If you could become any basketball player for a day, whom would you choose? Jordan? Magic? Shaq? A few years ago, this would have been a more interesting question. Did you want to score? Distribute? Dominate inside? Now, you don’t really have to choose. One player gives you all of these things.
I asked a bunch of my hoop-playing friends who they’d like to become. There were conditions: the transformation would be similar to how the aliens become the Monstars in Space Jam—you’d get your chosen player’s size and skill but maintain your personality and facial features. And you’d only get those attributes for a day. In other words, it’s all about ball, not fame or fortune.
I started thinking about this as I watched the Dream Team documentary and played in my own rec league games. My strength is outside shooting, but I’d love to be able to distribute like an elite point guard. Setting up my teammates for baskets would be more fun than draining a few jumpers. So my first thought was Magic Johnson. He’s unselfish, creative, and, as a bonus, tall.
Nobody I emailed chose Magic, but one did choose Steve Nash for similar reasons. A few others went for lights-out shooters like Reggie Miller, Ray Allen, and Jimmer Fredette. Said the person who chose Miller: “It would be great to just never miss.” Said the Allen supporter: “I love the purity of a made jump shot.” Said the Jimmer wannabe: “I never cared too much about defense.”
I certainly get that (all of that). But I’ve done it before. I’m not comparing my shooting ability to those guys’, but I’ve had stretches where I’ve shot a very high percentage. I know what that feels like. I want to dominate in other ways. Which takes us back to Magic. Even as recently as last year’s NBA Finals, I may have chosen Magic. I now realize that would be foolish. I could basically get Magic’s passing ability—and better scoring, rebounding, defending, dunking, running, and jumping—with LeBron James.
Sure enough, LeBron got the most votes in my survey (about 60%). The second most popular selection, as you could have guessed, was Michael Jordan. Those who chose His Airness pointed to his clutch play, defensive tenacity, and winner’s mentality—though in my Space Jam scenario I didn’t intend for the mental aspects of the game to transfer. Either way, it’s hard to justify Jordan over James from a skills/size standpoint. As one person told me, LeBron is “the perfect blend of Magic and Michael.” Another said, “The combination of LeBron’s athleticism, size, strength, court vision, etc. is more desirable to me than Jordan’s skills, which require you to be a borderline psycho in order to maintain his level of play.”
I’m not saying LeBron James is better than Jordan or Magic at every facet of the game. But do you think his passing is that far below Magic’s? Is his scoring ability that worse than Jordan’s? Enough to offset his obvious advantages? As Doc Rivers pointed out during halftime of Team USA’s victory over France on Sunday, LeBron is Karl Malone’s size, but he moves and handles the ball like a point guard.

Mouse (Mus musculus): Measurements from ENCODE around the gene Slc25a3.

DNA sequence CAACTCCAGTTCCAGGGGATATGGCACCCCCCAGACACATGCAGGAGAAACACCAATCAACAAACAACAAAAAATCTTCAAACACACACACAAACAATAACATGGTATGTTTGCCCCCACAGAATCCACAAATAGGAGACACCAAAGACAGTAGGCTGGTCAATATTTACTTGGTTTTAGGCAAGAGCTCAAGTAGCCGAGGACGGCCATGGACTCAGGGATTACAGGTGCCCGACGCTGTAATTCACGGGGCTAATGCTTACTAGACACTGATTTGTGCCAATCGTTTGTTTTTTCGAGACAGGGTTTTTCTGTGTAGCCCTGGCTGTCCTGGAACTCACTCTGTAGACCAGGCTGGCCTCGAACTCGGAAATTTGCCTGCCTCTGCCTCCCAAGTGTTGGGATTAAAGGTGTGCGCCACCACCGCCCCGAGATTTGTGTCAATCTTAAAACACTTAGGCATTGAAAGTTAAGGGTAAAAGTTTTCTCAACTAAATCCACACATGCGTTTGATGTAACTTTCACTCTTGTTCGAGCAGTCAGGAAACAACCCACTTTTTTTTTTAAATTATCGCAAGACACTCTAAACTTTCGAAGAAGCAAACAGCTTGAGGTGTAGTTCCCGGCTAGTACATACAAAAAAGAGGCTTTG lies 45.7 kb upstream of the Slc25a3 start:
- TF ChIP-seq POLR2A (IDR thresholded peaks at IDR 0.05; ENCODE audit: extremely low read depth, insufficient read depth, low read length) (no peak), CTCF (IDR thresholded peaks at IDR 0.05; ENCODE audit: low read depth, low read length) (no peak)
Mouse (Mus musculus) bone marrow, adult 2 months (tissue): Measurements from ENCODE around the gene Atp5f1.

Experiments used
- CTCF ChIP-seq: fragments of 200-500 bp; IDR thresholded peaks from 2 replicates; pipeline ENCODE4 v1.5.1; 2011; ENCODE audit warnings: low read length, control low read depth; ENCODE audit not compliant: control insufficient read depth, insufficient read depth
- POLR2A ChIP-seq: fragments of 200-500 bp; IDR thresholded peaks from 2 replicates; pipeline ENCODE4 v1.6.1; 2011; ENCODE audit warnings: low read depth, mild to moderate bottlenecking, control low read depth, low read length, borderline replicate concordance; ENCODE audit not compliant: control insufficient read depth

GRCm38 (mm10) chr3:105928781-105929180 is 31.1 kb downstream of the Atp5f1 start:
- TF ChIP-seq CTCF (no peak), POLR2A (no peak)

In a recent Sports Illustrated, the Heat’s Shane Battier said he’d like to be LeBron for a day (I didn’t think to ask him). What would he do with The King’s skills? “I’d dunk, lift weights, run fast. I’d challenge a horse to a race.” While I appreciate Battier’s creativity, that seems like a waste. Wouldn’t you want to play as much basketball as possible? I’d go from playground to playground showing off my skills. I’d dunk on as many people as possible. I’d hit fadeaway threes. I’d lead the fast break and flip a no-look pass to an open teammate. I’d defend the other team’s point guard one possession (and strip him) and its center on the next (and reject him). I’d stuff the stat sheet and help my team win, and everyone would enjoy playing with me.
And shouldn’t that be a factor—how much fun you would have? Remember, you keep your personality, so assuming you’re not the type of person to break your hometown fans’ hearts with a nationally-televised middle finger, I would think teammates would appreciate playing with you as LeBron more so than you as Jordan. Jordan wasn’t selfish, but he didn’t/couldn’t share the ball like LeBron.
My rec league team adds/drops a player or two every season, but one thing we’ve consistently lacked is a true play-making point guard. I’d love to be that guy, but sometimes my ball-handling isn’t good enough to break down a quick defender. Sometimes I’m a fraction of a second late finding an open teammate. Sometimes it would be fun to do this:
And those were just from the last two weeks.